Wanting to better yourself as a person is a noble and admirable endeavor. As humans, we have the power to think critically about our actions and our behaviors. More importantly, we have the power to change them. This insight and desire for change is a core tenant of what we call “the human experience”, but it’s also a core part of our suffering. As someone who is actively working to overcome my own faults, I want to take the time to look into the idea of “self-help” and how it can actually be damaging when applied in the wrong ways.
This past week saw the release of PixelMaestro 2.0, and with it, a bunch of fixes to device communication and control. You can now plug in any Arduino-compatible board with an attached LED strip or matrix and start controlling it in a matter of minutes. Not only can you send commands to it in real-time, but you can upload complete configurations and store them in EEPROM for long-term storage, even across reboots. This was possible in previous versions of PixelMaestro, but now it’s even easier.
This post demonstrates some of PixelMaestro’s new device integration features and example sketches.
Google’s Digital Wellbeing app found its way onto my phone yesterday, and it’s an interesting new app. Unlike most apps, which fight to hold your attention as long as they can, Wellbeing is all about getting you off of your phone. For a company that amassed its fortune on clicks and views, this seems counter-intuitive. What exactly does Wellbeing offer, and can it actually help you spend less time on your phone?
Most of us experience at least one major shift in how we perceive the world. Whether it results from a traumatic event, or from the natural aging process, at some point we find that our old habits no longer serve our current needs. For me, one of these shifts happened earlier this year.
After taking some time to reflect on the experience, I set about summarizing my thoughts into a set of simple guidelines. These guidelines are meant as a motivational tool to keep myself focused on the things that are the most important to me. I called these guidelines the Three Cs.
About a year ago, I started looking into ways to cross-compile Windows applications from within Linux. This brought me to a cool project called MXE (short for M Cross Environment). With MXE, you can use your Linux machine to generate Windows binaries without having to install any virtual machines or compatibility layers. In this post, I’ll walk you through the process of setting up MXE and turning your source code into a Windows program.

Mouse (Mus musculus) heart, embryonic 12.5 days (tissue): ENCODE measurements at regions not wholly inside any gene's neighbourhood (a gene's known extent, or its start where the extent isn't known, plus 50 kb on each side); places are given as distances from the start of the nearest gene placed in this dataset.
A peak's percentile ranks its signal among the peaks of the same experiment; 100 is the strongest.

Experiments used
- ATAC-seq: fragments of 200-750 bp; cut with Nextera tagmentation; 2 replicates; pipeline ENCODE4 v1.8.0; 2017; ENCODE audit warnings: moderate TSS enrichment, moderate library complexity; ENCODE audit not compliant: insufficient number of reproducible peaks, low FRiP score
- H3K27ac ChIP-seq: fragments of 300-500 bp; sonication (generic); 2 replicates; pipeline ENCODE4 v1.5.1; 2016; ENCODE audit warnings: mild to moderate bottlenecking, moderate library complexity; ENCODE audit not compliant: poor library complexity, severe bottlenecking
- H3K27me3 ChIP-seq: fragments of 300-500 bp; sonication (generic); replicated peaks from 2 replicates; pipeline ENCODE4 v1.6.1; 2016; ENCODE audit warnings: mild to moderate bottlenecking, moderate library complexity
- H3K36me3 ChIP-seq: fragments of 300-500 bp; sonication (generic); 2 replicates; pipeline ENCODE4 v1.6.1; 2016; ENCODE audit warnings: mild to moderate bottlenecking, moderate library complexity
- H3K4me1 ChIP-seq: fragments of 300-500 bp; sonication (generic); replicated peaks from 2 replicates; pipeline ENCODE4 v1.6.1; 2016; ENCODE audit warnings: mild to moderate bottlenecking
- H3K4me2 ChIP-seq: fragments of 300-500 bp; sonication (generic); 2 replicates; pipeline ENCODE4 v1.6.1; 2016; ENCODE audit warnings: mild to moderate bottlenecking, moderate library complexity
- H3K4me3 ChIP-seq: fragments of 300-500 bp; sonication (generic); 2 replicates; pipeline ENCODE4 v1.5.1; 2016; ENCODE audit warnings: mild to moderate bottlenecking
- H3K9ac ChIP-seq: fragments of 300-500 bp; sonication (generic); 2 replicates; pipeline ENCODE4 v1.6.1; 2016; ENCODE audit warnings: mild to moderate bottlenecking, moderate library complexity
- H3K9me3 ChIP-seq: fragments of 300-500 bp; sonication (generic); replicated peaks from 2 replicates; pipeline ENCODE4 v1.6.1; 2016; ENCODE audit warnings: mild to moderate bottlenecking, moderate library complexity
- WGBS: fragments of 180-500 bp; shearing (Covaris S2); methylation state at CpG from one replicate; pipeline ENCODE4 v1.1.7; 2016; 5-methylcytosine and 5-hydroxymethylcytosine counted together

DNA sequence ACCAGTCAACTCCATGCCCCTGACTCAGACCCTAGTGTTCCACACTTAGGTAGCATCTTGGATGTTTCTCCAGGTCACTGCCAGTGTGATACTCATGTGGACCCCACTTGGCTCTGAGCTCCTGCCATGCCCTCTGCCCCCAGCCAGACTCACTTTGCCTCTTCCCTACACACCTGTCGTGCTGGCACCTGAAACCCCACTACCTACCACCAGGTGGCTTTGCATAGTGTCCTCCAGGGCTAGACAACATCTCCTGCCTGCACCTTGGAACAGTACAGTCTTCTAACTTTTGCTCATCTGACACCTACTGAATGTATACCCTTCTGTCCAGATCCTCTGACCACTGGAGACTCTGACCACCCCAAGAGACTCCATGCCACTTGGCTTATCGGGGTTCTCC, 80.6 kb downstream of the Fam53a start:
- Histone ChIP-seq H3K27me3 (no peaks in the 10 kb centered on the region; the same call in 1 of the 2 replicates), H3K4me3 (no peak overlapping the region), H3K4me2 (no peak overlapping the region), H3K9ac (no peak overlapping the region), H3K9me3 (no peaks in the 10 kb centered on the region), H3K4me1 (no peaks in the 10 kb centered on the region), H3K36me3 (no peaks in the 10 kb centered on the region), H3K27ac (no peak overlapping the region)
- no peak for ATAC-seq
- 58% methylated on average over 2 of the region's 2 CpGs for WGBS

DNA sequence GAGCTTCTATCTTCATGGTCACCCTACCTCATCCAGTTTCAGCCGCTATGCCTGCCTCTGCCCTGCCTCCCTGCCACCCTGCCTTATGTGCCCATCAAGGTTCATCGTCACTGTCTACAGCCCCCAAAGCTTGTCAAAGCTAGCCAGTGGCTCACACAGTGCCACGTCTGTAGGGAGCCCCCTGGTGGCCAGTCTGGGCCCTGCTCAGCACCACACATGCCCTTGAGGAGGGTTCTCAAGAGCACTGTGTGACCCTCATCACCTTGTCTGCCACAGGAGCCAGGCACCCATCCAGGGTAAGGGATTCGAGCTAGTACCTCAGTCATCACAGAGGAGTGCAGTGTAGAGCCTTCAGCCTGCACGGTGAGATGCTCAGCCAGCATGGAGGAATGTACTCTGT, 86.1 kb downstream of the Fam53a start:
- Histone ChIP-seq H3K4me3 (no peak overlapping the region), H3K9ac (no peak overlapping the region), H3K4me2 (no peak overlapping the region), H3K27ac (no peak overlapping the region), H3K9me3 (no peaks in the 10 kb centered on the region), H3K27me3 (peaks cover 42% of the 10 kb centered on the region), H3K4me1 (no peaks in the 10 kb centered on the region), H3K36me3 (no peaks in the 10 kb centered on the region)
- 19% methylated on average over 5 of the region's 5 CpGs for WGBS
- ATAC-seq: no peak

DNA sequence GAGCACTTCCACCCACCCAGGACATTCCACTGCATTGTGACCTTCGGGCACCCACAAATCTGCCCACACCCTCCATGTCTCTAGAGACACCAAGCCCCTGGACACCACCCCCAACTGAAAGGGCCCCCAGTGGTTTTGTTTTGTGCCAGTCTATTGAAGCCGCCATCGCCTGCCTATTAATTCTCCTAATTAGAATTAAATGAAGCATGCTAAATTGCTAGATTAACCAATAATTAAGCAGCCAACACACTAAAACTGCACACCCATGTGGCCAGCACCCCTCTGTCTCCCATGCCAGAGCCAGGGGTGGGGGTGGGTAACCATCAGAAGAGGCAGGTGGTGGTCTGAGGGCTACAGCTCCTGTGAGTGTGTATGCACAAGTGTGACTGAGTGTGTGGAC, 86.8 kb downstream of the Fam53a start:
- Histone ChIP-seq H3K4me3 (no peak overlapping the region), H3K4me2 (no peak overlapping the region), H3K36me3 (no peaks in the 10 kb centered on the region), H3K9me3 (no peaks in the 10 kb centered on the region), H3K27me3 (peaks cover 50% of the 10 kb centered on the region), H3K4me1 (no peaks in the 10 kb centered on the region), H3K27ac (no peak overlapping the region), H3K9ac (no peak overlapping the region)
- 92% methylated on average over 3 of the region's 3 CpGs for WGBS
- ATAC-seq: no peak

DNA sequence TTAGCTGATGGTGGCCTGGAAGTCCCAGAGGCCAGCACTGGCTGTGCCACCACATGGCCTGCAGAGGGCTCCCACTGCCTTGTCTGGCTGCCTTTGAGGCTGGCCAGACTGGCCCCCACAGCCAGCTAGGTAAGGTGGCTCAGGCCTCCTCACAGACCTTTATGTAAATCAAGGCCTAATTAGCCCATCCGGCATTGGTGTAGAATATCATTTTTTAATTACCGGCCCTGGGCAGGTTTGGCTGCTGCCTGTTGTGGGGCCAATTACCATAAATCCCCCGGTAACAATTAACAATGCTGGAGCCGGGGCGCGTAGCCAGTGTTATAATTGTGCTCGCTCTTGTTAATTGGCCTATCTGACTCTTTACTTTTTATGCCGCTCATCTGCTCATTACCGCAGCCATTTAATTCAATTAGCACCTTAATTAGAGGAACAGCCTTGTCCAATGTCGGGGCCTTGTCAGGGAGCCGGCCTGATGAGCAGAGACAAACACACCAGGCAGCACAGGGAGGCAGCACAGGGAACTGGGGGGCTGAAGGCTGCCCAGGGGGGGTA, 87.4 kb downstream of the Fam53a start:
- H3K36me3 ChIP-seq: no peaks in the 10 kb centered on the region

While working on the next release of PixelMaestro, I came across a problem of storing long-term data on an Arduino. I have a system in place where configuration changes are sent to an Arduino over USB as byte arrays, and as the Arduino reads the array it applies the changes. The problem is those changes disappear as soon as you restart the device. How, then, does one store persistent data without having to add an SD card or extra memory? Enter EEPROM.
In an earlier post, I explained how I used version control software to manage my creative writing documents. Since then, I’ve developed a setup that’s more transparent, easier to work with, and requires less command-line wizardry.
In an earlier post, I explored the idea of productivity gamification and how it can help increase your motivation. I’ve been testing this over the past few weeks by using an Android app called LifeRPG to track my habits, tasks, and important milestones I wanted to reach. In this post, I’ll go into detail about my LifeRPG setup and how it’s helped me stay focused in my everyday life.
Each day begins with a list of tasks I want to accomplish. Whether it’s short-term (writing a blog post) or long-term (working on a programming project), completing each task helps me feel more successful. But sometimes motivating myself can be difficult, and on some days even the simplest tasks can seem insurmountable. In this post, I’ll discuss a strategy I recently found that actually makes everyday tasks seem fun!